Under President Andrew Johnson, the federal government formed a plan for restoring the Union, called Reconstruction. Johnson appointed William L. Sharkey as provisional governor of Mississippi in June 1865 and directed him to reorganize the state government. Amendments to the state constitution were made in August, formally abolishing slavery. A new government, elected in October, was dominated by former Confederates. This government enacted the so-called Black Code, which reimposed on the freed blacks many of the old restrictions that had been placed on slaves. All blacks were required to possess, every January, written evidence of employment for the coming year. Laborers leaving their jobs before their contract expired would forfeit wages already earned and would be subject to arrest. Freedmen could not rent land in urban areas. Vagrancy was punishable by plantation labor. Blacks were also denied the right to vote.
Similar codes were enacted by other Southern legislatures. Partly for this reason, the Radical wing of the Republican Party in Congress wrested control of Reconstruction from President Johnson and imposed the harsher regime called Radical Reconstruction. In March 1867, Congress put all the ex-Confederate states except Tennessee under military rule. Readmission to the Union was made conditional on the adoption of new constitutions acceptable to Congress. In January 1868 another constitutional convention, the so-called Black and Tan Convention, met in Jackson and drafted a constitution guaranteeing the vote and other basic rights to blacks. The proposed new constitution was defeated by the electorate in June 1868 but was approved in November 1869. Mississippi was formally readmitted to the Union on February 23, 1870.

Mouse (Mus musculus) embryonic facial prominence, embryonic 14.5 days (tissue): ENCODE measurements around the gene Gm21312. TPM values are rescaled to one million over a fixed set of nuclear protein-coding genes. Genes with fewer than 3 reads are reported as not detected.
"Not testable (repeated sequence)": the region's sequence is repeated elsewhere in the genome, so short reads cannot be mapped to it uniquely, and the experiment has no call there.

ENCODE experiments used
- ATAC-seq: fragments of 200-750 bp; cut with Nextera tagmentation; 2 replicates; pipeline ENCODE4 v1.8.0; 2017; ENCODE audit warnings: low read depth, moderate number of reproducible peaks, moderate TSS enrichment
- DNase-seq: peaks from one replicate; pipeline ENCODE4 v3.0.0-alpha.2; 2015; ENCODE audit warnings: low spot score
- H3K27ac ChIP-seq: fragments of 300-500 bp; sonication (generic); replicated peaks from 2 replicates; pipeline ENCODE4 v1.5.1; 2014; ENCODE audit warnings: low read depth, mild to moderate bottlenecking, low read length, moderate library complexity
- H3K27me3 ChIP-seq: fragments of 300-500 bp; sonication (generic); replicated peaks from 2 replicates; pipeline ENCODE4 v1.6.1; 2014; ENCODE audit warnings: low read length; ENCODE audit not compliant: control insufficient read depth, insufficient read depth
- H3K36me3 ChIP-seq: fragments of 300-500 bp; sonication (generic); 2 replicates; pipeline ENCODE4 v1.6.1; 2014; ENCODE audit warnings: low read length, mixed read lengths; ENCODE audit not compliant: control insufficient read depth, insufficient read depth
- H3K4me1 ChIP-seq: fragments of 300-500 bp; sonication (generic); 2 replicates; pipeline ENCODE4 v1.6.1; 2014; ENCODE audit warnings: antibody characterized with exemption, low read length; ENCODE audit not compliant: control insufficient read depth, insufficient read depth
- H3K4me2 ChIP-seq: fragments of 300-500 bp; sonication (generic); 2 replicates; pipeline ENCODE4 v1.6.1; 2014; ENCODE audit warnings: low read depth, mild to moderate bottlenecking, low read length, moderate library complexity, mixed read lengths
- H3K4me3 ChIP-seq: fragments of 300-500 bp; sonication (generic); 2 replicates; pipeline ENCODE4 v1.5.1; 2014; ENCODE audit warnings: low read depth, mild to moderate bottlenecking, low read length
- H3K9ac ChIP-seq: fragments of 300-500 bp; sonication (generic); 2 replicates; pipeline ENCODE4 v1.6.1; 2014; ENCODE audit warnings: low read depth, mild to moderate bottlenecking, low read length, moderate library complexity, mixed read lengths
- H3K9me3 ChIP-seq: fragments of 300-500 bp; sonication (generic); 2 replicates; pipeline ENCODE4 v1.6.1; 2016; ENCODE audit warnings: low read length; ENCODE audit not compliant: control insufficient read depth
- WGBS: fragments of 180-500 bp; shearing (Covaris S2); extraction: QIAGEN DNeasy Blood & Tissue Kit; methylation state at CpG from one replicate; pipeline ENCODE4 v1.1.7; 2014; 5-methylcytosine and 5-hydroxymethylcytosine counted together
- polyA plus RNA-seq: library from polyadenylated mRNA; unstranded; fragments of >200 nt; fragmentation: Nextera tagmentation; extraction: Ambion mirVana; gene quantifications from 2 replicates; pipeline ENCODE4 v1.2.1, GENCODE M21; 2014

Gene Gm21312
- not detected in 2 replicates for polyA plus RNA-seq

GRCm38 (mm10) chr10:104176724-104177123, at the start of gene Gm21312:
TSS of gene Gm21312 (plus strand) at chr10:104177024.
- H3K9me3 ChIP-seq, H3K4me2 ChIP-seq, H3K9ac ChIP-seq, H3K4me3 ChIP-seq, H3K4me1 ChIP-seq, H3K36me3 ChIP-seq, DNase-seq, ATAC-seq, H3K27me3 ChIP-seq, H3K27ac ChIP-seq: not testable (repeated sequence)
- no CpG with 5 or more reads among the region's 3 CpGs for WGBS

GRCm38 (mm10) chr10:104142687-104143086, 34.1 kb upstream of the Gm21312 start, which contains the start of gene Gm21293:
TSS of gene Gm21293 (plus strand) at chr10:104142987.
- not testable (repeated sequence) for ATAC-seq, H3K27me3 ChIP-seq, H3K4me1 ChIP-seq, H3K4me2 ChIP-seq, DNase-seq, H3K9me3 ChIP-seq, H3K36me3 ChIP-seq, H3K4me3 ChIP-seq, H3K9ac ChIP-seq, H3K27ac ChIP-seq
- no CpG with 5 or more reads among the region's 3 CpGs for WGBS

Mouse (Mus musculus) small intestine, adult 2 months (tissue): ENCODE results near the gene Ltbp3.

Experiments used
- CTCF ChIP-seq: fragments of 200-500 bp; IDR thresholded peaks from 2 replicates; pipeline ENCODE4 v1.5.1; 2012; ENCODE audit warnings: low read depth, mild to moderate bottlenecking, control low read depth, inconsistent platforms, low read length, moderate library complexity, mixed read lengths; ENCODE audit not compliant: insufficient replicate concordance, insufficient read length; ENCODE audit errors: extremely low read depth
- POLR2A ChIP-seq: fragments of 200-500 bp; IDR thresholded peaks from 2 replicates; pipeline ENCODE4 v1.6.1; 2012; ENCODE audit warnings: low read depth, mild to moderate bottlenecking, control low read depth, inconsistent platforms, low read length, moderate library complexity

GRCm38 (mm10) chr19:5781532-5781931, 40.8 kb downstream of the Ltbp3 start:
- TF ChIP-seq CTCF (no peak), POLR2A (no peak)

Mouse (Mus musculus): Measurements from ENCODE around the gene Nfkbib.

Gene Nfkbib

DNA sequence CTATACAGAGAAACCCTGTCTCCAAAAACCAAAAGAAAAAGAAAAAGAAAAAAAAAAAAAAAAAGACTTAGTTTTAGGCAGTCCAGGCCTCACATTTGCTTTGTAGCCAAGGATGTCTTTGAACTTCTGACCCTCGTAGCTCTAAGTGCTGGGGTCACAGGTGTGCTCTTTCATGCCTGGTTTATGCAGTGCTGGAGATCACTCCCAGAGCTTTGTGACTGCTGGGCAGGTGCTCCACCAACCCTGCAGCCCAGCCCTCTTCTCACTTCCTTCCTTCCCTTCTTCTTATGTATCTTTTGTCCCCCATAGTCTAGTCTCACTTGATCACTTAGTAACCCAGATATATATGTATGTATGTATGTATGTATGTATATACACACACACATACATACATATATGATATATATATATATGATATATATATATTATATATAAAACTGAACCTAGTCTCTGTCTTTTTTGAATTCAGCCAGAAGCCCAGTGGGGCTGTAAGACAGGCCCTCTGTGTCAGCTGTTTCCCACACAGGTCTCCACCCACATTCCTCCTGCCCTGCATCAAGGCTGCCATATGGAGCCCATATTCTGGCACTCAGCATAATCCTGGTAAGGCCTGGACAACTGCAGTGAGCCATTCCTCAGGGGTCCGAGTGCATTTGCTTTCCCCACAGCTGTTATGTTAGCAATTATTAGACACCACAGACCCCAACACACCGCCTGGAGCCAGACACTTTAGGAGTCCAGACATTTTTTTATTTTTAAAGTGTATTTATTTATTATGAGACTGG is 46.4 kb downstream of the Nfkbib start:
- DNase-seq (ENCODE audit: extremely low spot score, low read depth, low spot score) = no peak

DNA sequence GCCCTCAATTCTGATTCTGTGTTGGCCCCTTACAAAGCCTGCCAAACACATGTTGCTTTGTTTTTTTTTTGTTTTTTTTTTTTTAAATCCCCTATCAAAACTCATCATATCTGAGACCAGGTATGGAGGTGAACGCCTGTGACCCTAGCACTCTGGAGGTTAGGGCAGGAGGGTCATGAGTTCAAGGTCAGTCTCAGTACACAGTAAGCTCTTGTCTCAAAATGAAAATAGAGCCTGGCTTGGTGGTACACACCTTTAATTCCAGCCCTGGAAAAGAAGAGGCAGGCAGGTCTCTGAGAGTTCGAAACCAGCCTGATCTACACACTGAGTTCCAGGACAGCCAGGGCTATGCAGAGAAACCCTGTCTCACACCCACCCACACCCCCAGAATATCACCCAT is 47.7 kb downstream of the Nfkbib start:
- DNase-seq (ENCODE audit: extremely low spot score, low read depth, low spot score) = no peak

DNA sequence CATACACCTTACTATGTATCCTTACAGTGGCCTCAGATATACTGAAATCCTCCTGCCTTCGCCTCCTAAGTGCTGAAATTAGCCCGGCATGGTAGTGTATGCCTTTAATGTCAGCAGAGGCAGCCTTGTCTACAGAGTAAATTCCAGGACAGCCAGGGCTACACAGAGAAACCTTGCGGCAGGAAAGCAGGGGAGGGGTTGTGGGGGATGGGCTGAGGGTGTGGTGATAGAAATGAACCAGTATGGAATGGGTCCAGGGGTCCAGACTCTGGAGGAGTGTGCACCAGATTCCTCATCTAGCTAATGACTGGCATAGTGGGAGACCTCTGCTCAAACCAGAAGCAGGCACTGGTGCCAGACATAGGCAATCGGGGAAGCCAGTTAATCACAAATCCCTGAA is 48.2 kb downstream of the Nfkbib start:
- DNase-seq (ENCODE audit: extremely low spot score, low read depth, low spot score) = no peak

The new state government was Republican and consisted mainly of whites from the North (called carpetbaggers by their enemies), white Southerners who were willing to cooperate (called scalawags), and blacks. From the first, the administration faced a hostile white population and economic disruption. Even so, it had positive achievements, among them free public schools for all. However, the Democratic Party grew in strength as former Confederates received federal pardons and were again allowed to participate in politics. Also, increasing numbers of blacks and white Republicans were intimidated by such terrorist organizations as the Ku Klux Klan. Finally, in the elections of 1875, Democrats gained control of the state legislature, and in 1876 the legislature undertook impeachment proceedings against Republican Governor Adelbert Ames, Lieutenant Governor A. K. Davis, and other officials. Ames resigned, Davis was removed from office, and the president pro tempore of the state senate, a Democrat, became governor. Thus began more than a century of one-party rule of the state by the Democratic Party. "Mississippi" © Emmanuel BUCHOT, Encarta, Wikipedia
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